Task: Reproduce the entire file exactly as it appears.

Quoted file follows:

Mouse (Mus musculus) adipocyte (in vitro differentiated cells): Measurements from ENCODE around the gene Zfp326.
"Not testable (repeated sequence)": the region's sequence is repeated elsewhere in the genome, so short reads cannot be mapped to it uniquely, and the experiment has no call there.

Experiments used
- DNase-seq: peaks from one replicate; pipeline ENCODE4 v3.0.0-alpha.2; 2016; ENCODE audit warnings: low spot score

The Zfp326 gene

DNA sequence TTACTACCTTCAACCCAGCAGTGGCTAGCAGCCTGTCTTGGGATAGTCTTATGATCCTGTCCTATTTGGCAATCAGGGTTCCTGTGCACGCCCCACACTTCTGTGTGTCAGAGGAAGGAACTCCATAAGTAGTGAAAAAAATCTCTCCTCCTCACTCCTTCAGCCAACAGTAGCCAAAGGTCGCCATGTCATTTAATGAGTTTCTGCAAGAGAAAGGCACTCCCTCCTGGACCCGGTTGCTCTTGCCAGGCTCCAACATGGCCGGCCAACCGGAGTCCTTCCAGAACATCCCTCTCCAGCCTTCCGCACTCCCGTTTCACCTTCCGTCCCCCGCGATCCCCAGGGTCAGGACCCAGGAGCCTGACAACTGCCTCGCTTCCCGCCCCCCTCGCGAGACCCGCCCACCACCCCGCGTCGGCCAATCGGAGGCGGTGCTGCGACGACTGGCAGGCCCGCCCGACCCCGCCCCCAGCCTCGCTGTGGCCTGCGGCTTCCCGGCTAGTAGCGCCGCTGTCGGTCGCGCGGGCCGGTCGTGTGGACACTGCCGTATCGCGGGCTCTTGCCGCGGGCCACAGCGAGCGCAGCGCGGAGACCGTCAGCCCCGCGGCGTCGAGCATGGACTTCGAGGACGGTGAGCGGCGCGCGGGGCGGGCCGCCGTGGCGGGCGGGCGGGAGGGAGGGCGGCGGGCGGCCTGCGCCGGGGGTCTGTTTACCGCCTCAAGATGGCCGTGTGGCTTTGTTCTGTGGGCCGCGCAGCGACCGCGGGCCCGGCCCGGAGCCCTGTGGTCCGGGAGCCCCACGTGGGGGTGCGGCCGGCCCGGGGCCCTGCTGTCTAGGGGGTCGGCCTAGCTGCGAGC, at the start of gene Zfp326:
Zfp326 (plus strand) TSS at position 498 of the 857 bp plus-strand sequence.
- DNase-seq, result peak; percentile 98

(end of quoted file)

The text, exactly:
Mouse (Mus musculus) adipocyte (in vitro differentiated cells): Measurements from ENCODE around the gene Zfp326.
"Not testable (repeated sequence)": the region's sequence is repeated elsewhere in the genome, so short reads cannot be mapped to it uniquely, and the experiment has no call there.

Experiments used
- DNase-seq: peaks from one replicate; pipeline ENCODE4 v3.0.0-alpha.2; 2016; ENCODE audit warnings: low spot score

The Zfp326 gene

DNA sequence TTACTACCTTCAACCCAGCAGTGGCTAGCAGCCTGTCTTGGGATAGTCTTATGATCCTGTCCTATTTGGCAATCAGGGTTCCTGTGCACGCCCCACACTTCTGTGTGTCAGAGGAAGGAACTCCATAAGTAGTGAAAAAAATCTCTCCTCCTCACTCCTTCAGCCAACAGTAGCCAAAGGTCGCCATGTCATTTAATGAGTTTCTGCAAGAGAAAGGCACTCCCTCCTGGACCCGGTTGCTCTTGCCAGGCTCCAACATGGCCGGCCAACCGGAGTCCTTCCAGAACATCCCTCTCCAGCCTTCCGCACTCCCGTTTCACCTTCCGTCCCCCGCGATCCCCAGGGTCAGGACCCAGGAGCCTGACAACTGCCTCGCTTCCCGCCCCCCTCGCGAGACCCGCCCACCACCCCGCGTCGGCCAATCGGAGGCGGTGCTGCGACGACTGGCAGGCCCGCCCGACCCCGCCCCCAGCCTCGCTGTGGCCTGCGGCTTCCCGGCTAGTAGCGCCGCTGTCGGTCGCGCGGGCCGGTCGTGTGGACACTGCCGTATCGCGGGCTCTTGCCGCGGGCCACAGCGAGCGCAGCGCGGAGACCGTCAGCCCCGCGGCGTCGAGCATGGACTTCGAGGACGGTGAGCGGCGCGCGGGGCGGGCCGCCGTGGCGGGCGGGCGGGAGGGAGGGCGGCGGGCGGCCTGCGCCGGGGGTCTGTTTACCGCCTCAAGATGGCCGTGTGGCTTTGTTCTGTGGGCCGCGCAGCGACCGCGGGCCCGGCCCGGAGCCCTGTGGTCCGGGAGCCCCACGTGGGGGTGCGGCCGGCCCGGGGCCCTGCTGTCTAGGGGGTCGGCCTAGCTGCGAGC, at the start of gene Zfp326:
Zfp326 (plus strand) TSS at position 498 of the 857 bp plus-strand sequence.
- DNase-seq, result peak; percentile 98